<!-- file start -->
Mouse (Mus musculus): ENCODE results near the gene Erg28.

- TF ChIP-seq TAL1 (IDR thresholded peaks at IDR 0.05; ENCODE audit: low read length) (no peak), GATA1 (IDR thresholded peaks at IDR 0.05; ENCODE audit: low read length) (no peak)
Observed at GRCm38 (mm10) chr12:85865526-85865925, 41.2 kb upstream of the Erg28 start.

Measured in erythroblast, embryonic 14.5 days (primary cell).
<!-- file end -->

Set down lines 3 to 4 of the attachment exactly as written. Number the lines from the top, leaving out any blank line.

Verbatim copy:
Observed at GRCm38 (mm10) chr12:85865526-85865925, 41.2 kb upstream of the Erg28 start.

Measured in erythroblast, embryonic 14.5 days (primary cell).